The EP-1 is the last synthesis engine of the Kronos. It models various vintage electric pianos like the Rhodes and the Wurlitzer. The maximum polyphony is 104 voices and you can use up to 18 instances of the EP-1 engine in multitimbral mode. Like the acoustic pianos, the authenticity and expressiveness of the Rhodes and Wurlitzer sounds will surely impress more than one. The sound restitution includes many details from attack to release. The integrated effects add even more authenticity (phaser, compressor, chorus...) and perfectly match the sound character you want. You'll need only a few seconds to customize a program and you'll find it hard to find any cons. Unlike most sampled e-pianos in other workstations, sound transitions are not audible across the full velocity range. You'll be able to hear some few minor timbre changes if you listen very carefully, which serves to show that the modeling is based on multisampling.
- EP-1 MkI 101:23
- EP-1 MkI 201:23
- EP-1 W200A00:50
- EP-1 MkV01:23
- EP-1 MkII01:23
Combinations by 16
In the Kronos, you can group 16 programs in Combi mode. You can use any synthesis engine (synthesis and voice dynamic assignation), even if with some limitations in the number of instances. In most cases, the number of instances is more than enough. The internal memory includes 1,792 multitimbral combinations of up to 16 fully editable parts. As you load a combination, the LCD shows a virtual mixer with all 16 parts, which is a very convenient feature to get a comprehensive overview. You can change several parameters very quickly: program number, volume, pan, and you can adjust the EQ of the 16 parts, assign functions to controls, buttons and faders. Each part has plenty of parameters that be also adjusted: MIDI channel, playing mode (internal/external/both programs), oscillators activation, portamento, polyphony reserve, transpose/tuning, temperament, delay, wavetable sync, audio inputs routing for the supported EXi engines, MIDI filters and controllers (22 parameters), keyrange (with up and down fade), velocity range (also with up and down fades!), precise FX routing (inserts, sends, daisy chains, audio outs), plus advanced FX editing.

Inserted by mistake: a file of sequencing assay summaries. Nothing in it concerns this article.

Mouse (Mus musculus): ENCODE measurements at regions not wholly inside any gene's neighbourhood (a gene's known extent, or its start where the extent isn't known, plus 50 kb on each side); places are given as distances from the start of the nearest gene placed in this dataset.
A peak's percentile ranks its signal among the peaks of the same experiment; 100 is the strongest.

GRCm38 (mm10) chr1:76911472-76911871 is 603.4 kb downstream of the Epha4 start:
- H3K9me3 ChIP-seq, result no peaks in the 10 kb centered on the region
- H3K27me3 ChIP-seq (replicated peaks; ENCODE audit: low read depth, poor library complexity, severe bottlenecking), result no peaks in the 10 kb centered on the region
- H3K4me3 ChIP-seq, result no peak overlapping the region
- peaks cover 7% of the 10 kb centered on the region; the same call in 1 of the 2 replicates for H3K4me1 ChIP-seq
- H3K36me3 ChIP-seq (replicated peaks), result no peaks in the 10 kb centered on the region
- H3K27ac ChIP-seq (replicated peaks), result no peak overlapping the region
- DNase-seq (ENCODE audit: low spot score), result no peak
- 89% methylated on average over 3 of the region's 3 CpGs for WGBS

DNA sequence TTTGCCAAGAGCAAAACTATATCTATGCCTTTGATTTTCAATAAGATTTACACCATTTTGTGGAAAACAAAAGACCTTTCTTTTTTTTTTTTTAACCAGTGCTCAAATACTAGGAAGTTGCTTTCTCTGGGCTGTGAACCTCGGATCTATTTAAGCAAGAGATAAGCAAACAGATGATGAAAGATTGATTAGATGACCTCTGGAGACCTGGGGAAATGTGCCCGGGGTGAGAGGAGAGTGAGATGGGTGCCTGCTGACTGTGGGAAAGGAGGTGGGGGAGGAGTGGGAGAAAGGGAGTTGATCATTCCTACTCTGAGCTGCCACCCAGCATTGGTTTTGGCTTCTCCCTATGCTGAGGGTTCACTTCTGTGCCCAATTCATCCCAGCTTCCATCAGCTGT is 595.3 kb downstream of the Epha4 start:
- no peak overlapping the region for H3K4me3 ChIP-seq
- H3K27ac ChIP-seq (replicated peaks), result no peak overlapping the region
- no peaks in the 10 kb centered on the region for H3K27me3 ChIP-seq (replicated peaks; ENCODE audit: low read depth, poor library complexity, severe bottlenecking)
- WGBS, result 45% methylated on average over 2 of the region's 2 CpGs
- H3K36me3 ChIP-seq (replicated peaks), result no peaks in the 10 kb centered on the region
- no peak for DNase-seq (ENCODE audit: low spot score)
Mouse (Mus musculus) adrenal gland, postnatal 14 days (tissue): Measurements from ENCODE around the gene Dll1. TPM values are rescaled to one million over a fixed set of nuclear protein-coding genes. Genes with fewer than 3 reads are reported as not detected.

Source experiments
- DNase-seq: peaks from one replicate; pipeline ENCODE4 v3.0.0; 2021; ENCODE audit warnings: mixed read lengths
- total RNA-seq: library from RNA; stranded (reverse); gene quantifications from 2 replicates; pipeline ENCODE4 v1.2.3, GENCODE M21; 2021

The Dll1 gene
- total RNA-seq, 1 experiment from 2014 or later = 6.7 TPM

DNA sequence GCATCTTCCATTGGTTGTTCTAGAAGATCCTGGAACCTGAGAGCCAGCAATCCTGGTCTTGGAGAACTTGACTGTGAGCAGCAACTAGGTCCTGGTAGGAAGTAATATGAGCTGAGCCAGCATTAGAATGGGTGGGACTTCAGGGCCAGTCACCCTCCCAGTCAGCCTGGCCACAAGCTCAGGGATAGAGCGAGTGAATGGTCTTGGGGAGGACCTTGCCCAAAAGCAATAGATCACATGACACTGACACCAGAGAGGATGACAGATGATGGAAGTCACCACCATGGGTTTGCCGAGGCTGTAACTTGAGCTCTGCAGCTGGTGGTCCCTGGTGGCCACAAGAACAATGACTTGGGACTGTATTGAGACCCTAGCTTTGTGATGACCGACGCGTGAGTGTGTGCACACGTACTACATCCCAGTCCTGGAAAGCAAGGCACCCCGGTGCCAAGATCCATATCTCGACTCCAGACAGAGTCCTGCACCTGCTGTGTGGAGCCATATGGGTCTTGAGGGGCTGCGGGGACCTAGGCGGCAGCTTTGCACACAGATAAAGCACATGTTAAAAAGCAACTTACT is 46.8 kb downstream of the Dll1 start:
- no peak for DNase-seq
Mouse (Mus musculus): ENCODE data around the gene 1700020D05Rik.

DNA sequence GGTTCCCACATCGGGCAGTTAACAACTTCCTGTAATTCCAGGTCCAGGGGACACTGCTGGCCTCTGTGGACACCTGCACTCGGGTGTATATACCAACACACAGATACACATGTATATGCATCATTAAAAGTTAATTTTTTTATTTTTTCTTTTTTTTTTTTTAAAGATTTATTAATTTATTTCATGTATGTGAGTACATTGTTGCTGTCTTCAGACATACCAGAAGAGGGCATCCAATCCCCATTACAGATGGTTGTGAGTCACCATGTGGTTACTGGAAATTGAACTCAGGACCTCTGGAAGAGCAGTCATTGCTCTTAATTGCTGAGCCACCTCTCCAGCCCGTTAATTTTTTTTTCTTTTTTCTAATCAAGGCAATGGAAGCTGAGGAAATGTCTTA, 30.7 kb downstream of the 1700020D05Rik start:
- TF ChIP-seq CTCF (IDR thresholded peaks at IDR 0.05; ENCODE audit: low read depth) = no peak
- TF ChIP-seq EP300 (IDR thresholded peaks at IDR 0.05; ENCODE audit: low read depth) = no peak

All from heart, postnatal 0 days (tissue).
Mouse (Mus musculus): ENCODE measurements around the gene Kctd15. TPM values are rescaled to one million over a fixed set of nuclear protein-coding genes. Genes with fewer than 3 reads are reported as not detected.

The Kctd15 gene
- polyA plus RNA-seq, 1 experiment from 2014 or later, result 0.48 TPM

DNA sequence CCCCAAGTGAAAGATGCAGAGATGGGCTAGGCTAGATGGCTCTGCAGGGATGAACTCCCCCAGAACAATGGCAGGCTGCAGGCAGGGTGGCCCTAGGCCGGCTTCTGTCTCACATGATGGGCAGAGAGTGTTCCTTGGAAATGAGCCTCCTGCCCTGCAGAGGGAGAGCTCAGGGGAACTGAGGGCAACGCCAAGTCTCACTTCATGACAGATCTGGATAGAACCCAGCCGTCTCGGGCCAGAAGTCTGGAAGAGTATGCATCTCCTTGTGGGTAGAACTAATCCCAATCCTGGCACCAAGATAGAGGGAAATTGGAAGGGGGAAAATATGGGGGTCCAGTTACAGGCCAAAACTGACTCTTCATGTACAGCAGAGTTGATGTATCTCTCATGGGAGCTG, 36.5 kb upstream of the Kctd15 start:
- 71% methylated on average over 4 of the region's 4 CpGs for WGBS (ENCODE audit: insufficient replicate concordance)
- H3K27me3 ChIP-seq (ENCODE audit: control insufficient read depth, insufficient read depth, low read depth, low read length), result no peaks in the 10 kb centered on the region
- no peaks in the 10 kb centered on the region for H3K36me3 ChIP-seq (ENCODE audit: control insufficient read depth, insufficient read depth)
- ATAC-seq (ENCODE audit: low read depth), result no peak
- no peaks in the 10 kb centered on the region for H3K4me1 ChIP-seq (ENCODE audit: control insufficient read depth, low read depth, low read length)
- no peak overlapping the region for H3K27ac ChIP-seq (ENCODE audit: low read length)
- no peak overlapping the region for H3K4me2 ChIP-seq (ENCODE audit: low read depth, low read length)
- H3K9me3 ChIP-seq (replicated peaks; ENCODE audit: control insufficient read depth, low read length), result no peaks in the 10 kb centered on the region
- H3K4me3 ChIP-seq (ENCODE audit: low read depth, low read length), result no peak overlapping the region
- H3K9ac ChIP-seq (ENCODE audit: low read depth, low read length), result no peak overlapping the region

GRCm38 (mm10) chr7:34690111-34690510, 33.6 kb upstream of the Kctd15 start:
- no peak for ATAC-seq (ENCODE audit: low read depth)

- Combi 101:27
- Combi 201:01
- Combi 3h01:55
- Combi 3l01:55
- Combi 401:36
To sum it up, these are the pluses and minuses as I see it:
- Sound quality and versatility
- Incredible overall performance
- Simultaneous multiple synthesis
- Dynamic voice management
- Well thought-out design
- Inaudible transition between programs
- Size of the internal memory
- Samples streaming (SGX-1 piano banks)
- Modulation possibility at every stage
- Very powerful effects
- USB audio/MIDI interface
- Performance/money ratio
- Possibility to patch some engines with others
- Direct-to-disc 16-track audio sequencer
- Karma mode, if you can manage it...
- ... because it turns too complex to be easy to use
- Boot time should be shorter
- No real hardware pads
- The RAM of the sequencer and the limitation to 16 MIDI tracks
- Some checkboxes are too small on the display
- No streaming for user samples (yet)
- No wind instruments (brass, woods) modeling (yet)